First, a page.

Baltimore Opera Company
The Baltimore Opera Company (BOC) was an opera company in Baltimore, Maryland, U.S.A., based at the Baltimore Lyric Opera House. On March 12, 2009, the 58-year-old opera company announced plans to pursue Chapter 7 bankruptcy liquidation.
On December 10, 2008, the Baltimore Opera Company had filed a petition under Chapter 11 of the U.S. Bankruptcy Code with the United States Bankruptcy Court for the District of Maryland. Cited as reasons were "dwindling ticket sales and contributions". Productions of Gioachino Rossini's Il Barbiere di Siviglia and George Gershwin's Porgy and Bess, scheduled for March and May, 2009 respectively, were canceled., and ticket-holders did not receive refunds.
The former home of the now defunct BOC, the Lyric Opera House, is a music venue modeled after the Concertgebouw, Amsterdam. The building was inaugurated on October 31, 1894, with a performance by the Boston Symphony Orchestra and Australian opera singer Nellie Melba as the featured soloist. Not long after, Enrico Caruso appeared there with the Metropolitan Opera in a performance of Flotow's Martha. One former opera singer for the Baltimore Opera is Mike Rowe, now well known as the television host of Dirty Jobs on The Discovery Channel.
In 1950, building on earlier amateur efforts, Baltimore Opera was formally established as the Baltimore Civic Opera Company, with the famous American soprano Rosa Ponselle as its first artistic director. In 1952, Ponselle brought Beverly Sills to Baltimore for a production of Manon.
In 1960, the company embarked upon a program of modernization, attracting private funding to be able to hire professional set designers and diversity its repertoire.
In 1963, the Ford Foundation made a generous contribution that allowed the Company to stabilize a format of three operas a season and to hire a full time Production Manager. In subsequent years, it staged notable productions of such operas as Der Rosenkavalier, in 1962, with conductor Kurt Adler; Rigoletto, in 1964, with Sherrill Milnes; Lucia di Lammermoor with Anna Moffo; Turandot, in 1966, with Birgit Nilsson and Teresa Stratas; and The Tales of Hoffmann in 1967 with Sills, Plácido Domingo, and Norman Treigle.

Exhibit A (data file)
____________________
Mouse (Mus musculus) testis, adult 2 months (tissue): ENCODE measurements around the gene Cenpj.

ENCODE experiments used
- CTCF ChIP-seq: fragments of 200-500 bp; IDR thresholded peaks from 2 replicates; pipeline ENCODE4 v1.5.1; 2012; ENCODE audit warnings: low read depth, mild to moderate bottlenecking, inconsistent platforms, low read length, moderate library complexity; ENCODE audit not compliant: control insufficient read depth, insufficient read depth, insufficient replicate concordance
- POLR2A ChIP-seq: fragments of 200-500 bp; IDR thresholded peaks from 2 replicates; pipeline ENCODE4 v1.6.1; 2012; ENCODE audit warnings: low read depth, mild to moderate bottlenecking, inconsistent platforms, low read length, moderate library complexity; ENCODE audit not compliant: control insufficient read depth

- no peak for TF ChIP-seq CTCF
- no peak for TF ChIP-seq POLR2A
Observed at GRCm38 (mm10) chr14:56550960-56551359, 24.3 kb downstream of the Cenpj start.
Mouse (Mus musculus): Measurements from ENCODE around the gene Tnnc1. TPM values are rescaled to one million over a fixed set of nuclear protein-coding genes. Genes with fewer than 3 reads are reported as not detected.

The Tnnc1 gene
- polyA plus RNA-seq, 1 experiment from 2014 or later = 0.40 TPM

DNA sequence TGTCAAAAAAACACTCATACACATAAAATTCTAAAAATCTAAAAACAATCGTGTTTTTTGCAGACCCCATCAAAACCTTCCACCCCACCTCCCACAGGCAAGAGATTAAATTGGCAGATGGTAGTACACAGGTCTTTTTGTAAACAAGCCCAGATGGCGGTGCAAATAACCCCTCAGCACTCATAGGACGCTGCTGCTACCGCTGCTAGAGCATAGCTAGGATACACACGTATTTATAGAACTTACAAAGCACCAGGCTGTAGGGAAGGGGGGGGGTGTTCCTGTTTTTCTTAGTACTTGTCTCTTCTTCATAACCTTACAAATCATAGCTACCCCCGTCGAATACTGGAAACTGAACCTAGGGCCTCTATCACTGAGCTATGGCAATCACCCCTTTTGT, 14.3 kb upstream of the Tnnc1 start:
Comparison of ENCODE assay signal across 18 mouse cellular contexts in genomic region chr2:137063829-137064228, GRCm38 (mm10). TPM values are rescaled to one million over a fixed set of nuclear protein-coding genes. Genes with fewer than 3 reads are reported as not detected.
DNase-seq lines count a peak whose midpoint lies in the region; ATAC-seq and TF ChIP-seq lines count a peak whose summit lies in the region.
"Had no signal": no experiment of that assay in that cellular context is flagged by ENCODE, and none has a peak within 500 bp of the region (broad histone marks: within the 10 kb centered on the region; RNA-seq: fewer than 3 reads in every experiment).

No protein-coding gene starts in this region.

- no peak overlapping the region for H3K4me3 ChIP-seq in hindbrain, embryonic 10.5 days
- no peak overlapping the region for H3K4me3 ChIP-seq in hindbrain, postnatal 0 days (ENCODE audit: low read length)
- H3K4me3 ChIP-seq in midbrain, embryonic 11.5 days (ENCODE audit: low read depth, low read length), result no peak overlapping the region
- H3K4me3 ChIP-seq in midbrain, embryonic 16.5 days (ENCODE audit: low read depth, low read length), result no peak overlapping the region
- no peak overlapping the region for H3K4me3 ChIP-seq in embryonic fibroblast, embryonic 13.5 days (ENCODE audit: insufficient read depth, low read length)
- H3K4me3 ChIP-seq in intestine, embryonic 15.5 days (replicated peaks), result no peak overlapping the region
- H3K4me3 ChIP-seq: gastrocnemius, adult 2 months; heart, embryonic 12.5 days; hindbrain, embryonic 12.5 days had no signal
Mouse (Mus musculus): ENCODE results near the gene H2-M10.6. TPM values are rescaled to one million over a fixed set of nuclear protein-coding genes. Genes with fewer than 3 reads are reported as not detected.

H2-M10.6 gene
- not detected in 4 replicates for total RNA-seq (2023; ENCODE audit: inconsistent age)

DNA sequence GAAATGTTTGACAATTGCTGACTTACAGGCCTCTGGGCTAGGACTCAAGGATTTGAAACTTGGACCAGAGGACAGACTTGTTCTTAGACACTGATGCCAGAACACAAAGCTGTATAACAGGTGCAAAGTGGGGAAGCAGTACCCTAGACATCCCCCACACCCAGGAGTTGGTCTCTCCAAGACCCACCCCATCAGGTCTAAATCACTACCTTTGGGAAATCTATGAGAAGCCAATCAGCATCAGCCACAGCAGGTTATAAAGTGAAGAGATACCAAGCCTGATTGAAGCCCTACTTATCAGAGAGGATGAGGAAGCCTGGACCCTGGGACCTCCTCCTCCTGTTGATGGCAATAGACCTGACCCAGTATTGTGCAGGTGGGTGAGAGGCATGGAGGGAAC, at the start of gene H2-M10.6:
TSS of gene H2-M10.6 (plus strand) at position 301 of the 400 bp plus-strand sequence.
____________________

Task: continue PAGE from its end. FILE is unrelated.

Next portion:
In 1970, the name Baltimore Civic Opera Company was changed to Baltimore Opera Company. The word "civic" denoted amateurism, a term deemed not anymore applicable to the Company's offerings.
In 1976, for the occasion of the American Bicentennial, the Company appropriately commissioned its first work, opera Inês de Castro, composed by Thomas Pasatieri with a libretto by Bernard Stambler. This work was a major American operatic event and featured a cast that included Richard Stilwell, James Morris, and Lili Chookasian, with staging by Tito Capobianco.
In 1993, Baltimore Opera inaugurated its Summer Aria Series, dedicated to works by American composers.
In 1994, a sizable grant was awarded to the Baltimore Opera Company by the National Arts Stabilization Fund in order to give the Company complete financial stability.
In the 1994/1995 season, the BOC added an additional subscription performance for each opera.
The company used to mount four productions a year. For example, the 2007/2008 season consisted of Verdi's La forza del destino, Donizetti's Maria Stuarda, Gounod's Roméo et Juliette, and Puccini's Madama Butterfly.
After the BOC collapse in 2009, two companies sprang up in an attempt to take its place in producing Baltimore grand opera: Baltimore Opera Theatre performs at the Hippodrome downtown, while Lyric Opera Baltimore has taken over the keystone role at the BOC's old venue. Several additional companies continued to produce opera on various smaller scales as well.
- Smith, Tim. "Baltimore Opera Company to close," The Baltimore Sun, Friday, March 13, 2009.
- Smith, Tim (December 9, 2008). "Baltimore Opera seeks Chapter 11 protection". The Baltimore Sun. Retrieved 21 February 2009.
- "Letter To Our Patrons" The Baltimore Opera Company Web Page, December 10, 2008